Just like a business has many expenses, but not all of them are necessary, processing payroll takes a lot of effort – but it could take less. With the right strategies, your company’s payroll process could be more efficient and accurate than ever before.
From federal laws to self-imposed deadlines, there are a lot of details to consider when it comes to payroll. Even if you have a relatively small workforce, there are still practically innumerable details to keep up with. Some businesses decide to hire a certified accountant to oversee the process, while others use a check printing company like Checkissuing to make sure everything gets done right. Whatever you decide to do, you should be able to find some helpful tips below.
#1: Combine HR records and payroll systems
A tremendous amount of data goes into a single payroll check, and pretty much the only thing that never changes will be the employees’ names. The amount that salaried employees receive won’t vary too often, but hourly employees will probably have a slightly different number of hours worked each pay period. Then there’s the tax rate – that can change if an employee switches tax brackets. It also depends on how much they’ve already earned at the company, and may change after legislative updates. Even their contact information could change, and that’s important to keep track of as well – you don’t want to send a paycheck to their old address.
These (and many more) reasons are why it’s a great idea for HR records and payroll systems to be combined. For example, QuickBooks can store employee data, which is then imported to physical or electronic checks for each payroll.
#2: Go digital
For businesses that started out in the digital age, this may have already happened. That leaves out a huge number of companies, though; many businesses started out with pencil and paper, and are taking a while to change with the times.
This is especially true for smaller businesses. If the workforce is moderately sized, it could be tempting to just stick with what works and continue hand-calculating each payroll. After all, the idea of digitizing so many records and processes is daunting.
What isn’t being taken into account, though, is the cost of continuing without digital assistance. The hours that are being spent calculating payroll are hours that aren’t being spent doing more important things. Plus, this is an open invitation for errors to crop up in employee paychecks. This will likely happen in any case, but it’s practically unavoidable if the most technologically advanced device you’re using is a calculator.
This method also depends on you to know the intricacies of payroll-related legislation. If you’re using outdated tax rates or the incorrect employee classification, you could end up incurring fines from the IRS.
Instead, a program that’s designed for payroll will take care of all of this, and more. It’ll automatically update to include the latest legislation, auto-fill checks after calculating the correct tax rates, and use appropriate tax rates according to each employee classification.
#3: Take advantage of experts
As small businesses grow, the owners realize that they have to delegate various responsibilities to others – and this often involves hiring new people for the job. An accountant may not seem as high-priority as a sales manager, but that opinion might change if the IRS announces an audit due to suspected non-compliance. Even if the mistakes were totally innocent, the IRS doesn’t give second chances.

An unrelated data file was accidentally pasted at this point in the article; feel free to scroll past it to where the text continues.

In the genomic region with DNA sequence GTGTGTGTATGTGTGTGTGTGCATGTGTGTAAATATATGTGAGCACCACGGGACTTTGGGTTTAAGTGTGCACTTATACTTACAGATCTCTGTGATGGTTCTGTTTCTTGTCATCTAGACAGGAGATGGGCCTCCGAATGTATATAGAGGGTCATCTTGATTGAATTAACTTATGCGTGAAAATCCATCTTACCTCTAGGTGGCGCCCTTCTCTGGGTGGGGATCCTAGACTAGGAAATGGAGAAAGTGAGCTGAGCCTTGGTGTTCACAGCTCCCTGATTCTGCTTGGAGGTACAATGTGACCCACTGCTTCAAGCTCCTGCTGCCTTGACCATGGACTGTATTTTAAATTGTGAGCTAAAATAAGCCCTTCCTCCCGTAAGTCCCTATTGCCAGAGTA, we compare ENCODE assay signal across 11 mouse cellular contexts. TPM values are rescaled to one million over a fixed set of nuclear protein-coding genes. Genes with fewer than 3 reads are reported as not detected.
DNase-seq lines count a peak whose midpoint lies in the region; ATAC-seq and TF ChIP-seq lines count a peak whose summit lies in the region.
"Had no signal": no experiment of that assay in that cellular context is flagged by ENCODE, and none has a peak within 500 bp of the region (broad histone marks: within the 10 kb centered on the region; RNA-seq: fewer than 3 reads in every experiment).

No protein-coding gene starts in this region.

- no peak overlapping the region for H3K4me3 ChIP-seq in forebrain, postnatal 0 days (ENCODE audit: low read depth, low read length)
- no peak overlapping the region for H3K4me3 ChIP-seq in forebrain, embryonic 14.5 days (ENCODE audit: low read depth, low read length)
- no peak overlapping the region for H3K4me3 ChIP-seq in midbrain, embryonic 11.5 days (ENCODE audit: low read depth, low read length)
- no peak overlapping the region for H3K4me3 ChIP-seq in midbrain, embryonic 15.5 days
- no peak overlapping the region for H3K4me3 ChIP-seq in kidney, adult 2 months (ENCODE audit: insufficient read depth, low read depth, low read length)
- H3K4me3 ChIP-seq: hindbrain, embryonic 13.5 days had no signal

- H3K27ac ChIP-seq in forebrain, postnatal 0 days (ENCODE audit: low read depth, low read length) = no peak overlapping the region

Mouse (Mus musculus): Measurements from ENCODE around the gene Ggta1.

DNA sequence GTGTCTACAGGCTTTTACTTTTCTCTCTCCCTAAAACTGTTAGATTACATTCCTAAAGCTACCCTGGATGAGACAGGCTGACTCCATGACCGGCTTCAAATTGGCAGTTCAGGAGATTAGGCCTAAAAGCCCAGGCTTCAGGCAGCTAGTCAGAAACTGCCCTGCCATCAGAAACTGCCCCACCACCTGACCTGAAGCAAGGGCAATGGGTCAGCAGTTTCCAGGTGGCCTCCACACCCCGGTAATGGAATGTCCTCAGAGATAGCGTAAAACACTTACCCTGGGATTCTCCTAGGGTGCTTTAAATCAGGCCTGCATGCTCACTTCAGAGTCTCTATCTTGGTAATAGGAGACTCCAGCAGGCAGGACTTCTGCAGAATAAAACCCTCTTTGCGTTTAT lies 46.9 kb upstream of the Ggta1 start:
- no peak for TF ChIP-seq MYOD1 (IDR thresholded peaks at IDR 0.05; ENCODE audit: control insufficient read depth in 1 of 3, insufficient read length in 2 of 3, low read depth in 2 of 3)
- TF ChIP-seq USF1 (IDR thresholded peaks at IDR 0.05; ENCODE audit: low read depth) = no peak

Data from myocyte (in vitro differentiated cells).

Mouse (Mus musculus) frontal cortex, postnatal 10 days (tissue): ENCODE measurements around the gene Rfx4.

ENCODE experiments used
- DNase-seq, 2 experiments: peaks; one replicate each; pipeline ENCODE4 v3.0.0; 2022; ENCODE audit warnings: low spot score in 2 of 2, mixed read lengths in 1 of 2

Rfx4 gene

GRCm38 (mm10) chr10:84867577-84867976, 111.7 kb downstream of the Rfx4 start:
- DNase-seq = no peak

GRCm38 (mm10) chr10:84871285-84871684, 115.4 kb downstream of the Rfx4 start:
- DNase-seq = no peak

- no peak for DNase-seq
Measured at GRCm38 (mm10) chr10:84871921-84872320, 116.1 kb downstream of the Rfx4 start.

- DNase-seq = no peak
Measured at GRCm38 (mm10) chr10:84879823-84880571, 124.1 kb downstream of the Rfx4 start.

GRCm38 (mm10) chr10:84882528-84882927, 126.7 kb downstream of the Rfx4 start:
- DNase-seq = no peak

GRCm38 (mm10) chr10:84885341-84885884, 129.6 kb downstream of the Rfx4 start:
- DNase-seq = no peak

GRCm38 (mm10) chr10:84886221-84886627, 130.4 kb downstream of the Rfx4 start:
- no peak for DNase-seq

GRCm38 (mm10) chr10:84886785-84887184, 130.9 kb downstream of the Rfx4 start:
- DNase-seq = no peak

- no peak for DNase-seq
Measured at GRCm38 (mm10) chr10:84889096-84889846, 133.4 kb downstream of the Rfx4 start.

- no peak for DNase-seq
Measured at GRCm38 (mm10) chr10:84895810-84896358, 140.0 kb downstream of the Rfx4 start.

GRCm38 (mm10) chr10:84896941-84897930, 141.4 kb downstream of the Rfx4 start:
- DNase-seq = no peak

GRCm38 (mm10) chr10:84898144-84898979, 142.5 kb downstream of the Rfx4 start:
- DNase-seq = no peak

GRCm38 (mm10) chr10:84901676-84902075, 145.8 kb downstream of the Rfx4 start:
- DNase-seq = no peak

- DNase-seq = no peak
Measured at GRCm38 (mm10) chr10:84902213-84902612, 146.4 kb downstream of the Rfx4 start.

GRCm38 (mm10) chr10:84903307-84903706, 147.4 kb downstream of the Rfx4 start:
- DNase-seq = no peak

This being the case, hiring an accountant (either part-time or full-time) should be pretty high on the list for a growing business. They’ll be able to guide the company through not only payroll, but other financial aspects of running a successful business.
So far so good? Here’s what not to do.
Sometimes it’s just as helpful to know which mistakes to avoid in payroll.
#1: Process payroll without double-checking your work
This may seem like unnecessary advice, but some people still need to hear it. No matter how careful you are while entering employee data, a second pass is needed to be extra sure. You should have a zero-tolerance policy for errors in employee paychecks, since this is the most basic way to show your employees that you intend to treat them fairly. If mistakes make regular appearances in the payroll, this could lead to trust issues – and that isn’t something that works out well for anyone. Even if you hardly ever catch mistakes while double-checking your work, it’s still worth the effort to keep those few errors from falling through the cracks.
#2: Vary the payroll schedule
This could be the other side of the same coin. Not only should you be consistent because it’s the best way to run a business, but each state has also established a minimum payroll frequency. If you want to build trust with your employees, the payroll doesn’t just have to be error-free; it also has to be consistent. No matter how loyal the employees are, you can’t expect them to wait around while you get your act together to process payroll. There will always be matters that require urgent attention, but if the payroll deadline is approaching, that should be at the very top of the list. Decide what the schedule will be, let employees know, and then stick to it religiously.
#3: Misclassify employees
Employees get one set of tax forms, tax rates, etc., while independent contractors get another. How can you tell the difference? An employee is hired by you, works according to the hours you set, and gets paid overtime. An independent contractor may be hired by you as a professional with their own business, works according to the hours they make available for you, and is paid whatever rate was negotiated at the start of the job.
Payroll is full of twists and turns, but there are ways to make it slightly less difficult to navigate. With the right strategies – and the right help! – your company’s payroll process can be more straightforward.